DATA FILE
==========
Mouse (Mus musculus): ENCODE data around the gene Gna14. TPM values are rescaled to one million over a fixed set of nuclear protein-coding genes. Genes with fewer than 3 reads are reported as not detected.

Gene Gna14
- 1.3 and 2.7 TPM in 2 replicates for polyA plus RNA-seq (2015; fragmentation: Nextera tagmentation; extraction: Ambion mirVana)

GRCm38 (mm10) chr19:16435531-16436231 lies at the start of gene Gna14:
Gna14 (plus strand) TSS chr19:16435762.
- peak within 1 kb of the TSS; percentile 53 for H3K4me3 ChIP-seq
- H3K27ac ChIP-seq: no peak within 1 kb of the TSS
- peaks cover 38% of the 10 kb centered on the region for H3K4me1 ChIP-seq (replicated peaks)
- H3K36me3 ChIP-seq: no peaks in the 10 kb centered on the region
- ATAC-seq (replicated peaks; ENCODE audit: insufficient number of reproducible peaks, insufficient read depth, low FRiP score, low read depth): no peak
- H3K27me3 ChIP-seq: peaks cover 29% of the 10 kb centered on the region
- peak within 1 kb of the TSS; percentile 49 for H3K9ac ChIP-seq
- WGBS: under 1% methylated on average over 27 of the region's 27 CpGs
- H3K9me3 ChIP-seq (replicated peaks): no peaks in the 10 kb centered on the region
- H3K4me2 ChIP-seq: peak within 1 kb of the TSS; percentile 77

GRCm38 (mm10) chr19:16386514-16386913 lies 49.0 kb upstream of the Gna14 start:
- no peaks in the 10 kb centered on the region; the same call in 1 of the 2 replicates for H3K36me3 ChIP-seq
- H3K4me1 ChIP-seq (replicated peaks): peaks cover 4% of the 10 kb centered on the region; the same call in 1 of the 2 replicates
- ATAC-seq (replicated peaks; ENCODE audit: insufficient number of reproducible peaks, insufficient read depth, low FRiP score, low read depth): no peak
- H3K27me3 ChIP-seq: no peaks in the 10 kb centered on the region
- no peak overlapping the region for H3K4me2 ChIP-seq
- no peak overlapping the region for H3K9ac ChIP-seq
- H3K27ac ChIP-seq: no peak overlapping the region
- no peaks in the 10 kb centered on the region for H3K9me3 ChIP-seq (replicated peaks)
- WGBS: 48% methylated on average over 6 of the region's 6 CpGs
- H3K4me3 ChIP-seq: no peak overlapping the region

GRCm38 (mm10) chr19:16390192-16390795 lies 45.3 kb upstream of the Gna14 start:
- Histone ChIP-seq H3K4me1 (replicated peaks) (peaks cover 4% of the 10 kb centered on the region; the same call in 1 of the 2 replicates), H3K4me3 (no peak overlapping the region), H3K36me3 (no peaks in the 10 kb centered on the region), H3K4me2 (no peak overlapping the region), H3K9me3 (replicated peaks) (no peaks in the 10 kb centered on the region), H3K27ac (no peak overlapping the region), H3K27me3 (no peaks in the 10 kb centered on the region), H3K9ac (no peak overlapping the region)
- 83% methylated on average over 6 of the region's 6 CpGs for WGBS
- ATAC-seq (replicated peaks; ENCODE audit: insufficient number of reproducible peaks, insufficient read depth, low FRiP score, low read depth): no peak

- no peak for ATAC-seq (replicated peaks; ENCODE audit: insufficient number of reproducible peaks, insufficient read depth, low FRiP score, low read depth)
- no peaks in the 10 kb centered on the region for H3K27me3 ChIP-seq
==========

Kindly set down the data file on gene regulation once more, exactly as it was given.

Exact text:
Mouse (Mus musculus): ENCODE data around the gene Gna14. TPM values are rescaled to one million over a fixed set of nuclear protein-coding genes. Genes with fewer than 3 reads are reported as not detected.

Gene Gna14
- 1.3 and 2.7 TPM in 2 replicates for polyA plus RNA-seq (2015; fragmentation: Nextera tagmentation; extraction: Ambion mirVana)

GRCm38 (mm10) chr19:16435531-16436231 lies at the start of gene Gna14:
Gna14 (plus strand) TSS chr19:16435762.
- peak within 1 kb of the TSS; percentile 53 for H3K4me3 ChIP-seq
- H3K27ac ChIP-seq: no peak within 1 kb of the TSS
- peaks cover 38% of the 10 kb centered on the region for H3K4me1 ChIP-seq (replicated peaks)
- H3K36me3 ChIP-seq: no peaks in the 10 kb centered on the region
- ATAC-seq (replicated peaks; ENCODE audit: insufficient number of reproducible peaks, insufficient read depth, low FRiP score, low read depth): no peak
- H3K27me3 ChIP-seq: peaks cover 29% of the 10 kb centered on the region
- peak within 1 kb of the TSS; percentile 49 for H3K9ac ChIP-seq
- WGBS: under 1% methylated on average over 27 of the region's 27 CpGs
- H3K9me3 ChIP-seq (replicated peaks): no peaks in the 10 kb centered on the region
- H3K4me2 ChIP-seq: peak within 1 kb of the TSS; percentile 77

GRCm38 (mm10) chr19:16386514-16386913 lies 49.0 kb upstream of the Gna14 start:
- no peaks in the 10 kb centered on the region; the same call in 1 of the 2 replicates for H3K36me3 ChIP-seq
- H3K4me1 ChIP-seq (replicated peaks): peaks cover 4% of the 10 kb centered on the region; the same call in 1 of the 2 replicates
- ATAC-seq (replicated peaks; ENCODE audit: insufficient number of reproducible peaks, insufficient read depth, low FRiP score, low read depth): no peak
- H3K27me3 ChIP-seq: no peaks in the 10 kb centered on the region
- no peak overlapping the region for H3K4me2 ChIP-seq
- no peak overlapping the region for H3K9ac ChIP-seq
- H3K27ac ChIP-seq: no peak overlapping the region
- no peaks in the 10 kb centered on the region for H3K9me3 ChIP-seq (replicated peaks)
- WGBS: 48% methylated on average over 6 of the region's 6 CpGs
- H3K4me3 ChIP-seq: no peak overlapping the region

GRCm38 (mm10) chr19:16390192-16390795 lies 45.3 kb upstream of the Gna14 start:
- Histone ChIP-seq H3K4me1 (replicated peaks) (peaks cover 4% of the 10 kb centered on the region; the same call in 1 of the 2 replicates), H3K4me3 (no peak overlapping the region), H3K36me3 (no peaks in the 10 kb centered on the region), H3K4me2 (no peak overlapping the region), H3K9me3 (replicated peaks) (no peaks in the 10 kb centered on the region), H3K27ac (no peak overlapping the region), H3K27me3 (no peaks in the 10 kb centered on the region), H3K9ac (no peak overlapping the region)
- 83% methylated on average over 6 of the region's 6 CpGs for WGBS
- ATAC-seq (replicated peaks; ENCODE audit: insufficient number of reproducible peaks, insufficient read depth, low FRiP score, low read depth): no peak

- no peak for ATAC-seq (replicated peaks; ENCODE audit: insufficient number of reproducible peaks, insufficient read depth, low FRiP score, low read depth)
- no peaks in the 10 kb centered on the region for H3K27me3 ChIP-seq